Placement in the prestigious consortium recognizes SDSU as an expert in developing solutions to counter terrorism threats.
By SDSU News Team
A team of San Diego State University researchers has been selected to join a consortium of partners that will develop technology enhancements and provide training to support personnel to improve the efficiency of border security operations and help prevent terror attacks.
SDSU has been selected as the newest member of the new National Counterterrorism, Innovation, Technology, and Education’s Center of Excellence (COE). The center is part of the Department of Homeland Security-funded consortium for Terrorism Prevention and Counterterrorism Research.
The University of Nebraska Omaha, with its central location, will serve as the lead for the consortium of U.S. academic institutions and other partners, while SDSU will provide its expertise to the southwestern group in the consortium.
In total, SDSU was awarded an estimated $1.2 million over the five years of the project, recognizing SDSU as an expert in developing solutions to counter terrorism threats to the people, infrastructure, and economy in the United States.
AR/AI Prototype Technology for DHS Worker of the Future
With the award from National Counterterrorism, Innovation, Technology, and Education (NCITE), Fowler College of Business management information systems faculty members Aaron Elkins and Bongsik Shin are focused on creating a custom augmented reality (AR) based on artificial intelligence (AI) system. The system will be customized for the Department of Homeland Security (DHS) border security operations and would integrate real-time AI data visualizations and holograms.
“With the overwhelming availability of information, the modern worker’s greatest and most limited resource is attention,” said Elkins, an associate professor and principal investigator on the grant. “While artificial intelligence algorithms have improved, our ability to translate this accuracy into decision support has not kept pace. AR presents an opportunity to compress multiple disparate information streams and AI classification results in data visualization holograms in the worker’s field of vision and with no physical limitations — a major issue at congested airports.”
The goal of the project is to build a prototype that integrates augmented reality with artificial intelligence technology. The system will utilize integrated algorithms and software to project a hologram directly into the environment, rather than requiring additional physical space, to support various stakeholders within DHS counterterrorism operations.
Through environmental sensors and artificial intelligence, the holograms will provide real-time visual and auditory information, task, and decision-making support seamlessly and directly to the DHS workers’ field of view. This would allow workers to focus their attention on that task in front of them, rather than attending to separate computers, documents, tablets, and other technology.
The research team is scheduling meetings to gather requirements from components across the entire DHS enterprise. The goal for the first year will be to identify the best fit for the technology inside DHS and develop a prototype of the technologies adapted to their needs and technical requirements.
Enhancing Opportunities for Homeland Security Students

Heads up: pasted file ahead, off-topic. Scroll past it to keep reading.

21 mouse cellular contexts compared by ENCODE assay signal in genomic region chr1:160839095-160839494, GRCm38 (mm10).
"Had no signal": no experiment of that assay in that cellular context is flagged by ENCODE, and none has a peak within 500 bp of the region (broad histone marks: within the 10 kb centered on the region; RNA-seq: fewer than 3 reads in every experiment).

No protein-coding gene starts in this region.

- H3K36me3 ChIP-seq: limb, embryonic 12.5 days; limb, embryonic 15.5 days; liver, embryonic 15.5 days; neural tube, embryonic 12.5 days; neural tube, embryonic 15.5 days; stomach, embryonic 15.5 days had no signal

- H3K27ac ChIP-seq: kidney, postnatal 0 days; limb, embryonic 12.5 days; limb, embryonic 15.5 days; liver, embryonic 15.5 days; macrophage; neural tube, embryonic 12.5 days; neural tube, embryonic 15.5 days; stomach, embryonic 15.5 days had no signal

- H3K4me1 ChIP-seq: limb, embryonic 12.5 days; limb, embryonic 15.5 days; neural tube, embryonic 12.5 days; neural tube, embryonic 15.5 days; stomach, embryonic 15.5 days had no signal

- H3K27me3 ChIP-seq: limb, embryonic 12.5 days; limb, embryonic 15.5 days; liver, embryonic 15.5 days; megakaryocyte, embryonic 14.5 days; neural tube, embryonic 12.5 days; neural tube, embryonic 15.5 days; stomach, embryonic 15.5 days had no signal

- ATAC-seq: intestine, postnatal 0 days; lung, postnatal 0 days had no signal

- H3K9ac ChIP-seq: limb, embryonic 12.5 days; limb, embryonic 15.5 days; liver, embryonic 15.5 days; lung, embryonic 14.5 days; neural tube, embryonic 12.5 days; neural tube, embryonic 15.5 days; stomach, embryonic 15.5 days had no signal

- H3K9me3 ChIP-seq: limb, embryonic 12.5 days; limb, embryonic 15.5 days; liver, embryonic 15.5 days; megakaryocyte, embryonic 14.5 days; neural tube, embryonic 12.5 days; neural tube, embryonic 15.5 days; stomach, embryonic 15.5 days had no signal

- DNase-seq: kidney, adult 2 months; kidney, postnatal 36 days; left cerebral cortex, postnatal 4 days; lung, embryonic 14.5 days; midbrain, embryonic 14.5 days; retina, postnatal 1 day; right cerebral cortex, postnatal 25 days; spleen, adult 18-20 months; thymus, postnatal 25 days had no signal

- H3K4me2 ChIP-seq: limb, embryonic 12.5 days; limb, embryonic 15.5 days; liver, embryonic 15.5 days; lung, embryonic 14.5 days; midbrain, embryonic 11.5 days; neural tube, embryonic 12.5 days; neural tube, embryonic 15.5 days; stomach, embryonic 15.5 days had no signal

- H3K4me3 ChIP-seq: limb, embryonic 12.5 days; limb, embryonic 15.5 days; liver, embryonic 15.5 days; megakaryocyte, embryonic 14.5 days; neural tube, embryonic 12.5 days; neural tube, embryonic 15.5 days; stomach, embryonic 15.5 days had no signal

Eric Frost and Lance Larson, SDSU’s Homeland Security Graduate Program co-directors, will use additional funds provided by the award to deliver education of the Homeland Security Enterprise (HSE) with focused training on cyber and open-source intelligence to build up existing and future DHS needs and opportunities and solve real problems as a means to learning. This focus will provide multiple pathways to serve minority students as well as existing DHS global partners.
The NCITE partnership will also help to enrich SDSU’s Homeland Security program and the HSE workforce through the development of both undergraduate and graduate curriculum.
“We are extremely excited to be selected as DHS Center of Excellence consortium members,” said Larson. “As we continue to enhance the opportunities for our graduate students as they transition to careers in combating human suffering, intelligence, law enforcement, and national security.”
Frost and Larson plan to integrate STEM subjects into security-related courses and integrate NCITE research findings into the curriculum. Each of the department’s workforce development educational projects rely on engagement with HSE customers to incorporate problem-based learning into applied research and STEM capstone events.
“Our unique location on the U.S.-Mexico border and along the Pacific Ocean gives us a real-world laboratory to build insight and education in both our students and the thousands of DHS employees helping to safeguard our nation against things like fentanyl, terrorism, cyber everything, and human trafficking,” Frost said.
The Consortium of Academic Institutions and Partners
The consortium, which boasts 63 partners across the U.S. and one international partner, includes Stanford University, King’s College London, University of Maine, Pennsylvania State University, George Washington University’s Program on Extremism, University of Central Florida, Chapman University, Michigan State University, SUNY-Albany, University of Oklahoma, University of Nebraska-Lincoln, University of Nebraska Medical Campus, John Jay College, the National Security Research Institute, and Research Triangle International. Investigators were selected based on expertise in their respective fields, demonstrated experience working with HSE partners, and enthusiasm for the NCITE mission.
The DHS COEs were developed from the Homeland Security Act of 2002 to be a “coordinated, university-based system to enhance the Nation’s homeland security.”